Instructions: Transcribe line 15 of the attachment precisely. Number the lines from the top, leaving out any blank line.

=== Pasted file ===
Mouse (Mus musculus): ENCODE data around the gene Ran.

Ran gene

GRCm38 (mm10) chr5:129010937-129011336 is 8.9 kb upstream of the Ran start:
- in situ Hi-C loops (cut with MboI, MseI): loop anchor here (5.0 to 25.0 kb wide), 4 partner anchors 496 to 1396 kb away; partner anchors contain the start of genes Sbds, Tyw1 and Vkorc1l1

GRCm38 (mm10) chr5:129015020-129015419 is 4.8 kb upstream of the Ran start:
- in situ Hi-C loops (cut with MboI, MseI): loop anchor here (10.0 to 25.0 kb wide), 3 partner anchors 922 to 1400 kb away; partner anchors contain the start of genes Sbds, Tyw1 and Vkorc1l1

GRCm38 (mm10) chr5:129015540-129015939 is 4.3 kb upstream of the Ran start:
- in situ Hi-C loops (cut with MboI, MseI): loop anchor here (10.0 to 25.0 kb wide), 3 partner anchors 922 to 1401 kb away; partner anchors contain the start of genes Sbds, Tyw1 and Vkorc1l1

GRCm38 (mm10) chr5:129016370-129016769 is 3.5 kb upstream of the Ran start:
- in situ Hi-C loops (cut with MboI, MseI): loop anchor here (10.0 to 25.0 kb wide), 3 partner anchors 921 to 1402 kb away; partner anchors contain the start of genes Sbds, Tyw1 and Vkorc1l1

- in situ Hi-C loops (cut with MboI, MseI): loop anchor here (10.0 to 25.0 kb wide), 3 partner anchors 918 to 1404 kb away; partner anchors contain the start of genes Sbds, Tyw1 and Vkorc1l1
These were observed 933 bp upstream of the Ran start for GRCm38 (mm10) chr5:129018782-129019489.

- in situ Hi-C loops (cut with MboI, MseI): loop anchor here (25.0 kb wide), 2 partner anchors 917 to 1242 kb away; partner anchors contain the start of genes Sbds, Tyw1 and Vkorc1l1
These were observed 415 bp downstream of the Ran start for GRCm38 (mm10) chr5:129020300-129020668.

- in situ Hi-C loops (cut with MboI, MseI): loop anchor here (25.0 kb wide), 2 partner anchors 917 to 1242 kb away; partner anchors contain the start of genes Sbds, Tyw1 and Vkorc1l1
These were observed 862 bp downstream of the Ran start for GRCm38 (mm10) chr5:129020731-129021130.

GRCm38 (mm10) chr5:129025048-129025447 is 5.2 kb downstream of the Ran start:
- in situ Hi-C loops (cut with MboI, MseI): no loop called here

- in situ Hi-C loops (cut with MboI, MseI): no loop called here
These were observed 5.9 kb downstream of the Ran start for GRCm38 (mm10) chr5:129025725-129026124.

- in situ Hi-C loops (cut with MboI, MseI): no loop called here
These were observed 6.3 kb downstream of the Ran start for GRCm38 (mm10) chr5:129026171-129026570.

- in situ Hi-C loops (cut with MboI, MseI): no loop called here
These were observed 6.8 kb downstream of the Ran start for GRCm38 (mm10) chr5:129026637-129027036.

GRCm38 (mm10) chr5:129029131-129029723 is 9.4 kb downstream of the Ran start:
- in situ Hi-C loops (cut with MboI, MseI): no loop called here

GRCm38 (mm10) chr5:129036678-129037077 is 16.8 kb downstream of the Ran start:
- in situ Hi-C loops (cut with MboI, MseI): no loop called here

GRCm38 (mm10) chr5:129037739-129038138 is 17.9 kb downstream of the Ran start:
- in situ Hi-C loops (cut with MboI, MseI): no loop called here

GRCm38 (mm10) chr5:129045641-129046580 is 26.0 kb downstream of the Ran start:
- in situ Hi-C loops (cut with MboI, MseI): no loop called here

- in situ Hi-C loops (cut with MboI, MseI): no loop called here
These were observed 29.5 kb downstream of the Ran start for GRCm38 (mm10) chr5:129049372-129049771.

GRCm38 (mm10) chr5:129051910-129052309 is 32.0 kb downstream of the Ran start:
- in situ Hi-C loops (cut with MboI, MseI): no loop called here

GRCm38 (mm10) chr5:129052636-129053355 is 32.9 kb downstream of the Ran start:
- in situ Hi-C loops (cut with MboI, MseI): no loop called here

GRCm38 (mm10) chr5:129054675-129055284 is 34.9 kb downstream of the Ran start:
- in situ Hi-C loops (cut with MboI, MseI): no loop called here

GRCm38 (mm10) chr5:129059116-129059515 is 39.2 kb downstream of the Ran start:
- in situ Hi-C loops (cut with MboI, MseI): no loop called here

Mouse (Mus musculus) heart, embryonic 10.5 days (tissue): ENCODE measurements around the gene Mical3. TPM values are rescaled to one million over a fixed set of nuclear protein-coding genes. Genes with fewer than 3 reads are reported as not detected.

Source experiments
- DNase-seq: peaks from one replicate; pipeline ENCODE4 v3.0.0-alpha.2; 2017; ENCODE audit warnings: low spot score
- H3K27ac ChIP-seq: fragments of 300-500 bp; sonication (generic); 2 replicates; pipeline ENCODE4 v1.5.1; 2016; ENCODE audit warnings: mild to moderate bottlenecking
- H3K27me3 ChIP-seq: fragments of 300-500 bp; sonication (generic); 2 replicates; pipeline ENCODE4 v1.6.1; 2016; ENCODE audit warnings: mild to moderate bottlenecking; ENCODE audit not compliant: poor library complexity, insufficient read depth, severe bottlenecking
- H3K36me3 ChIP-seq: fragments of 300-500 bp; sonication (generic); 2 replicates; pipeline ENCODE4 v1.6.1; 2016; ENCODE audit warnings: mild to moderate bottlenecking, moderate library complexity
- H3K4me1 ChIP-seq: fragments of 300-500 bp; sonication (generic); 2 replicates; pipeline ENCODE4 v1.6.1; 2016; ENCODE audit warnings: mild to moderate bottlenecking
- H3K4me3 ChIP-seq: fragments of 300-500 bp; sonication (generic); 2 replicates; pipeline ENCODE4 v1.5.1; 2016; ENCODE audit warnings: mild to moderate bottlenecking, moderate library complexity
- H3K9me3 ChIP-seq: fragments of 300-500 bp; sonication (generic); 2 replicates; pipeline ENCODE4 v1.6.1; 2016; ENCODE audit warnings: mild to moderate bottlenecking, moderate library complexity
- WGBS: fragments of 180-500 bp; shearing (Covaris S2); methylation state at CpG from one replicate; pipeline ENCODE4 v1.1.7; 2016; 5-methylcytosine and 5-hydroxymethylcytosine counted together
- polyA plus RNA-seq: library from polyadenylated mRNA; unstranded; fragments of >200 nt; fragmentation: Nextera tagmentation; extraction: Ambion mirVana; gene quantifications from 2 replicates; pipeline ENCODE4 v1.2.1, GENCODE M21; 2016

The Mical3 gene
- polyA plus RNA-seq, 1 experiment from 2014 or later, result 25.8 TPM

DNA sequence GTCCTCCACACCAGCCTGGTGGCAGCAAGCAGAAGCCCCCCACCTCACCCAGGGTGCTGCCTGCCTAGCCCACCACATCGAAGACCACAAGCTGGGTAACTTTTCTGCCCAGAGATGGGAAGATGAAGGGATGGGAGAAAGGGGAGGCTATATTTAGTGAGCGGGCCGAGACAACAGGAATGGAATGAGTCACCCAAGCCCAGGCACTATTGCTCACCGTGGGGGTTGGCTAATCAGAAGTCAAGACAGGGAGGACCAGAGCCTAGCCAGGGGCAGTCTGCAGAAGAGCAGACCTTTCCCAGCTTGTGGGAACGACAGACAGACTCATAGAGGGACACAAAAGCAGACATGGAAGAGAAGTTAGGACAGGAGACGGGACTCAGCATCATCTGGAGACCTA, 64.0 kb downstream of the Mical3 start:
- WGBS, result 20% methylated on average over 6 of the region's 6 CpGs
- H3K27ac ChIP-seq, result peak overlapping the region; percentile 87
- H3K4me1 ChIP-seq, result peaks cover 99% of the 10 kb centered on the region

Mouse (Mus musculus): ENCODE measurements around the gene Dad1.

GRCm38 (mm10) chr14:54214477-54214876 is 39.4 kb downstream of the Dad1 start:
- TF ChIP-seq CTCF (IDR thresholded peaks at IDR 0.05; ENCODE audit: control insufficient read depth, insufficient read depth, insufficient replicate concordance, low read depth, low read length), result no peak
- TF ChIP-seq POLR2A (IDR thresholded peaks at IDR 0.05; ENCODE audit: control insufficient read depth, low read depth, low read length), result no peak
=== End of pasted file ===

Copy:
- in situ Hi-C loops (cut with MboI, MseI): loop anchor here (25.0 kb wide), 2 partner anchors 917 to 1242 kb away; partner anchors contain the start of genes Sbds, Tyw1 and Vkorc1l1